FICCI Frames 2008: Of eyeballs and credibility

There have been several instances in the past when editors of Indian News channels have been stuck between taking a call whether to relay news that lack wisdom but guarantee a high viewership. In their race to be one up, are News channels compromising content with sensationalism?

e4m by Rishi Vora
Updated: Mar 25, 2008 6:26 PM
FICCI Frames 2008:  Of eyeballs and credibility

There have been several instances in the past when editors of Indian News channels have been stuck between taking a call whether to relay news that lack wisdom but guarantee a high viewership, or beaming stuff that are classified as being categoric and genuine, irrespective of the numbers it garners. The Prince incident that rocked the nation is one classic example, where questions were raised about the over-explosion of content on the topic, especially when another important incident -- the Beirut episode, where 400,000 Indians were stranded, should have got ample and more importance on the same day.

In a session titled ‘Is News Entertainment changing the face of television news in India’, News specialists like Sanjay Ahirwal, Executive Editor, NDTV India; Rajeev Bajaj, Vice President, Sahara Samay; Satinder Bindra, Special Correspondent/ Consultant; and G Krishnan, CEO, Aaj Tak debated on the factors that should determine the content being beamed on television news channels and several other issues.

In his presentation on the changing face of News channels, Krishnan said that different people look at News from a different perspective. He explained: “An advertiser will want more eyeballs on the channel irrespective of what the content would be, while the editor will always be in a dilemma as to what works better – is it the true sense of journalism that matters or should we give the viewers what they want? Today, the consumer demands the 4Cs, namely Cricket, Cinema, Comedy and Crime. There is no option for News channels, but to feed the viewers with what they want.”

When a question based on News’ channel’s ‘social responsibility to deliver genuine news’, was thrown open to the panel, Krishnan, talking on behalf of AAJ Tak and Headlines Today said, “We do carry stories that matter, and we do deal with social responsibility. But at times, when things really get demanding and competitive, we have to take a call to go for what the viewers want and not think of social responsibility for the interest of our channels. That’s a call you have to take as the editor/head of any news channel.”

However, Ahirwal of NDTV was completely against playing with genuine news. “News can’t be entertainment and entertainment can’t be news. These are two different genres, and one should not try to mix them. What channels are doing today during prime-time News is not News at all. It happens a lot with Hindi News channels. Going by the content which is being aired currently, I reckon we don’t require News reporters. Let’s do something about this, and restore the credibility of News as News!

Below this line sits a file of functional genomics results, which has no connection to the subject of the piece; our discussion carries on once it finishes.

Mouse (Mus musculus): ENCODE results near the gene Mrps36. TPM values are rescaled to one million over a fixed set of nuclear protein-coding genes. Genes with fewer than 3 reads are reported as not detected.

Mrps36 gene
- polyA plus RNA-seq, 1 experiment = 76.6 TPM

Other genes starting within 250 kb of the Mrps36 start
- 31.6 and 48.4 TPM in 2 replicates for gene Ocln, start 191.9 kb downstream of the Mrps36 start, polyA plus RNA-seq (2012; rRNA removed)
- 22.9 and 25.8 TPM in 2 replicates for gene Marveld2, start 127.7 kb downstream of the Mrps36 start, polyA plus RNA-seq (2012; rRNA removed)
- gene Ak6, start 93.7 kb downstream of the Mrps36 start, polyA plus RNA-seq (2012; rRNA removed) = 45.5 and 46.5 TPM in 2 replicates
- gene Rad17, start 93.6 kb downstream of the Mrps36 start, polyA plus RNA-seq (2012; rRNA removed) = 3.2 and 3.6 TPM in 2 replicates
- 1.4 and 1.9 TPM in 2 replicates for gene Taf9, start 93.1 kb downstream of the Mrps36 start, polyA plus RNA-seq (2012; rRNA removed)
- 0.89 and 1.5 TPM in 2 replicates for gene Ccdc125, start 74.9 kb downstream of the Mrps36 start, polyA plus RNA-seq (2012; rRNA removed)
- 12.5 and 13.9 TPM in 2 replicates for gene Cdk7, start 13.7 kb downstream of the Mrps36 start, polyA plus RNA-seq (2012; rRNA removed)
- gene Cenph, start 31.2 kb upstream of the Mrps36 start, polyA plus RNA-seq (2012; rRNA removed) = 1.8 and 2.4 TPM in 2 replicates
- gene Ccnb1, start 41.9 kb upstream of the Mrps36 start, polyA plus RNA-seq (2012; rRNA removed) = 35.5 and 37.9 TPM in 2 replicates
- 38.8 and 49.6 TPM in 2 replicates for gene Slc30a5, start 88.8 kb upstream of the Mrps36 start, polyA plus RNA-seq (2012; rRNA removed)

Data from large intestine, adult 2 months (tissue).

Bajaj of Sahara Samay argued that striking a right balance was critical. Talking about Prince and the Beirut episode Bajaj said, “I understand that the Beirut incident was important for News channels to cover, but the Prince episode too was generating a lot of interest among viewers. We have to strike a balance here and ensure that no News is given more importance than what it deserves. At the end of the day, the decision should be based on what affects you and the viewer the most.”

Recalling the Vidarbha farmers’ suicides episode, Bajaj noted that viewers weren’t interested or bothered to elicit responses on the same matter once a mobile campaign was on air. “The poor response to the Vidarbha incidents’ is a sign that the tastes of Indian viewers are changing. May be we are not giving News in a manner that they want, or may be that with the coming of age of technology and the rising economy, people have become more aspirational. We need to come up with News which is inspirational, and educational.”

Considering the number of News channels already in the market, and some other awaiting launch, the questions that arises here is ‘How many more?’ Commenting on this front, Bajaj explained that there was space for everybody in the market, and whoever could deliver relevant News that matters to the viewers the most, would be able to survive in the long term.

Bindra is of the opinion that in ‘News entertainment’, channels were losing journalism in true sense. “It’s really a question of wanting a short term gain or a long term benefit. News entertainment is all about short-term gain and long-term pain.”

After a heated discussion on what works most effectively in the Indian News domain, the session concluded on a common ground that it was important for News channels to strike a balance between commerce and content.

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